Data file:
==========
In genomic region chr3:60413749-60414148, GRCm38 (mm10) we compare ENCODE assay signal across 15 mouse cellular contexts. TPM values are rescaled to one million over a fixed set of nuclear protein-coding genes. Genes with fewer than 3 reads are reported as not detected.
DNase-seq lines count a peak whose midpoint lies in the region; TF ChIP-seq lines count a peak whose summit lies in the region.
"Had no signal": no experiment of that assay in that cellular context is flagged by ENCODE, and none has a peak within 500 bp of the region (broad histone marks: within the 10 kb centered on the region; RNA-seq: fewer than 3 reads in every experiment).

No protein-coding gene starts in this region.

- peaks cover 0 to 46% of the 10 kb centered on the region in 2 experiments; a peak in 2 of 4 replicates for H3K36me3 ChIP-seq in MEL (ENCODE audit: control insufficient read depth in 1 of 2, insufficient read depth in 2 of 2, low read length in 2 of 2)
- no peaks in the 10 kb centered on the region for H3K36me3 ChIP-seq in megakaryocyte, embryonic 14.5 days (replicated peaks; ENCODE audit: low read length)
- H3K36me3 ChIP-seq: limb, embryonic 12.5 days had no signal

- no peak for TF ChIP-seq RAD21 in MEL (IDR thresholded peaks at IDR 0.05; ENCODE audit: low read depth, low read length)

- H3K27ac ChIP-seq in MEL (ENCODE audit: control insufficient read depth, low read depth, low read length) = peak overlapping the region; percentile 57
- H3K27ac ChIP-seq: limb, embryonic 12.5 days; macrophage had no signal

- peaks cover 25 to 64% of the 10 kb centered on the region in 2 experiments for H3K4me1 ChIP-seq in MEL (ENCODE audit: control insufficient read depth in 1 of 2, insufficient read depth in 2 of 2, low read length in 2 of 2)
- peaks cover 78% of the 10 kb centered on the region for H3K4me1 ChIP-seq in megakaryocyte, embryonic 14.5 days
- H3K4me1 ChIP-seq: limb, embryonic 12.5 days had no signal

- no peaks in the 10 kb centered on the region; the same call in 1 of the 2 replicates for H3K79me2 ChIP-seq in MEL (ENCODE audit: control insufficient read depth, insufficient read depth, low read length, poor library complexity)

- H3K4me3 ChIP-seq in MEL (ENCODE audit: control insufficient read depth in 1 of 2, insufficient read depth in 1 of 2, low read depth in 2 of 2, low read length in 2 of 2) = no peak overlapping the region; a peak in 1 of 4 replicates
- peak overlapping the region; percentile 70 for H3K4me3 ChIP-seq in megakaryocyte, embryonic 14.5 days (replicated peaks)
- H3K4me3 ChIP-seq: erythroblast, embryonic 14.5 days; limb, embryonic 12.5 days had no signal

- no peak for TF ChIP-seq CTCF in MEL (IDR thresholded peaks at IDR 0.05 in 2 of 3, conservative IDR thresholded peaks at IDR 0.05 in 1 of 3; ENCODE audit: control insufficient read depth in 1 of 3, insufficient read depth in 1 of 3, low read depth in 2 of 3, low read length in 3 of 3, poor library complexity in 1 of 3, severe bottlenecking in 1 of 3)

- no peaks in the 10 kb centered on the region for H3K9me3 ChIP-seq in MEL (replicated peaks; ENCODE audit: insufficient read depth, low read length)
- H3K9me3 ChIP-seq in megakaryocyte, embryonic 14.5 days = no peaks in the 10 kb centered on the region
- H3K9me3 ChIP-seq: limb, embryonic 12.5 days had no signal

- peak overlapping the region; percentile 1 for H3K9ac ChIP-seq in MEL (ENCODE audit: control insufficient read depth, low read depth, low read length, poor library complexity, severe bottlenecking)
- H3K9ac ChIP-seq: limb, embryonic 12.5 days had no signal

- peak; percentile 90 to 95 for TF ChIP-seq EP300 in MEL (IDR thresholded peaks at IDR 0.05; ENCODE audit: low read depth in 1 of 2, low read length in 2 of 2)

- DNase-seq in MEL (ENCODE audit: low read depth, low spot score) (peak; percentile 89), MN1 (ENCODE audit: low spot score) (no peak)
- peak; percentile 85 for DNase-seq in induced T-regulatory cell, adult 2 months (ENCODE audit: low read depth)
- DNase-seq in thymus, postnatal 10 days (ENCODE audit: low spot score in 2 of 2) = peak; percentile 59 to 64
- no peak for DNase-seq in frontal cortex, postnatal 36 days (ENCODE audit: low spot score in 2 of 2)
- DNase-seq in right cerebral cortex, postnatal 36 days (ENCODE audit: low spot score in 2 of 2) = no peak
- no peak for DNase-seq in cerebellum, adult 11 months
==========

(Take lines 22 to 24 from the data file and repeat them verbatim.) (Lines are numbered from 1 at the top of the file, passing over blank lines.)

- peak overlapping the region; percentile 1 for H3K9ac ChIP-seq in MEL (ENCODE audit: control insufficient read depth, low read depth, low read length, poor library complexity, severe bottlenecking)
- H3K9ac ChIP-seq: limb, embryonic 12.5 days had no signal

- peak; percentile 90 to 95 for TF ChIP-seq EP300 in MEL (IDR thresholded peaks at IDR 0.05; ENCODE audit: low read depth in 1 of 2, low read length in 2 of 2)